A common defense of the NCAA model is that if players were paid, small schools wouldn't be able to afford to keep up. Of course, those schools already can't keep up — that's why Alabama, not Troy, gets all the top recruits — but what's misunderstood is that an NCAA loss in the O'Bannon case wouldn't necessarily put more of a financial hardship on small schools.
That didn't stop Conference USA commissioner Britton Banowsky from pushing forward the "small schools will struggle" theory in his testimony at the O'Bannon trial on Monday, claiming that some schools would be forced to drop football if some revenue had to be shared with athletes.
Banowsky speculated that if schools are forced to share 50 percent of their television revenue with players, schools will have to share $500,000. Of course, it's extraordinarily unlikely that players will get 50 percent of the revenue — it's more likely to be 10 percent at the most — but even in the NCAA's worst case scenario, schools are not going to drop football.
If the schools really do need all of their football revenue to fund other sports, they're not going to leave $500,000 on the table just because they have to share another $500,000 (in the 10 percent scenario, they're certainly not going to leave $900,000 just because they have to share $100,000). Some of these schools are cash-strapped, but that's because they're paying for unnecessarily long non-revenue sport road trips, facilities they can't afford, and high coach salaries.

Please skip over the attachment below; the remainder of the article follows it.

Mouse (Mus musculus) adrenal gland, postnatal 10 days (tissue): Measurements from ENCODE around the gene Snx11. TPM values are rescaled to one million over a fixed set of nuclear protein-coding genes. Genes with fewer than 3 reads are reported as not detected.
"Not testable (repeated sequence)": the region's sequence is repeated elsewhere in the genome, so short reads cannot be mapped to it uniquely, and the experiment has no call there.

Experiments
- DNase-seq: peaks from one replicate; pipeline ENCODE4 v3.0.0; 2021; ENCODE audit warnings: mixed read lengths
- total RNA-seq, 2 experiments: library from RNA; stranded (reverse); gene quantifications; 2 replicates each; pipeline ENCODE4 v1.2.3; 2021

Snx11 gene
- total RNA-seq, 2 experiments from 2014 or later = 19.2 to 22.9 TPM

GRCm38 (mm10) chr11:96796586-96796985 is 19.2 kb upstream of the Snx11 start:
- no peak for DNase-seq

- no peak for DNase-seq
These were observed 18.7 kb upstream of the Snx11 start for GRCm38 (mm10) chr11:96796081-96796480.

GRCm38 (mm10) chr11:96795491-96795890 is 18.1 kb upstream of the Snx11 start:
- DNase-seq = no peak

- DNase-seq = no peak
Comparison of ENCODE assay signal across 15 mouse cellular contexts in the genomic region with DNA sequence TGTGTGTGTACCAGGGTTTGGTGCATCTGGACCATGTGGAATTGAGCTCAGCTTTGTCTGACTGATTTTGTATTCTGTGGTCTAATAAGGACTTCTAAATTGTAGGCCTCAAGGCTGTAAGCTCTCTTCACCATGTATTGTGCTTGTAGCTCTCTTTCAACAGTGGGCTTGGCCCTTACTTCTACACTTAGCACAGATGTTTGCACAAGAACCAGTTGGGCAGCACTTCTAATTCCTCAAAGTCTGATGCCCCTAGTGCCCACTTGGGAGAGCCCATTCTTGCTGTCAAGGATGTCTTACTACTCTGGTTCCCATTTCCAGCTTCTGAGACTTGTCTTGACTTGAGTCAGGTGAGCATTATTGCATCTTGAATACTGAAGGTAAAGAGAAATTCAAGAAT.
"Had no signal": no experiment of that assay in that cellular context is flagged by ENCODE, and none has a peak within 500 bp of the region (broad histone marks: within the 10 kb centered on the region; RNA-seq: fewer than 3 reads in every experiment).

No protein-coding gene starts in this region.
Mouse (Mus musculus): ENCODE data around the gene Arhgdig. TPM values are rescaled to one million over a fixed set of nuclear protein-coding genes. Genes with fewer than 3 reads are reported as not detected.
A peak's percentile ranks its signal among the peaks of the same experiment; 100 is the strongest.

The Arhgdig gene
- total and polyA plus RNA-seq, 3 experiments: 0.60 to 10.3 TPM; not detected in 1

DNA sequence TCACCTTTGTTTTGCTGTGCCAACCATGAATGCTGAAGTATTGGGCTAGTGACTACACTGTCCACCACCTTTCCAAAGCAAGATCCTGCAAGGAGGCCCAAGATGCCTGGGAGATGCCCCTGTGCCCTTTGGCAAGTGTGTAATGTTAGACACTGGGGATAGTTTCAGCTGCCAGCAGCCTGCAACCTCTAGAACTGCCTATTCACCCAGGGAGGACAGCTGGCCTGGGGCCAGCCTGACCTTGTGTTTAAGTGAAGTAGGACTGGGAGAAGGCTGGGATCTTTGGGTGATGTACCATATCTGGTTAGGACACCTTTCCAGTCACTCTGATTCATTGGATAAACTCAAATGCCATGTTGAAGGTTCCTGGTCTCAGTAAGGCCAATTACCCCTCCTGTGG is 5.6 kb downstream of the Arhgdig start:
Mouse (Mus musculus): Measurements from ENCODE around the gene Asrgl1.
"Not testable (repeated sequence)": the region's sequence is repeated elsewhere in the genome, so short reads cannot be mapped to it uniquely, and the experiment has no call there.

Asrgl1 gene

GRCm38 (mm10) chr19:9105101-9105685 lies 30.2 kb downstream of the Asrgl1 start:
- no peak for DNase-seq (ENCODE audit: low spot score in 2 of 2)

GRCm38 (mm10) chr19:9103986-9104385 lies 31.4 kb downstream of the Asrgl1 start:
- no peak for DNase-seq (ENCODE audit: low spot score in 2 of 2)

But it doesn't appear these schools are as cash-strapped as they say. Banowsky said he supports allowing schools to provide athletes with scholarships that cover the full cost of attending the university. As it turns out, those scholarships would be roughly equivalent to paying players a percentage of their NIL (name, image, likeness) money.
Atty shows that NIL money in C-USA for 98 scholarship athletes in FB and BB would be around gap for full cost of attendance - $2-5K.— Brady McCollough (@BradyMcCollough) June 23, 2014
After a week straight of struggling with its witnesses, the NCAA just put a conference commissioner on the stand who essentially admitted that paying athletes with television money would be reasonable. That's not ideal for an organization that is trying to prove the O'Bannon proposal would be a financial catastrophe, particularly for smaller schools.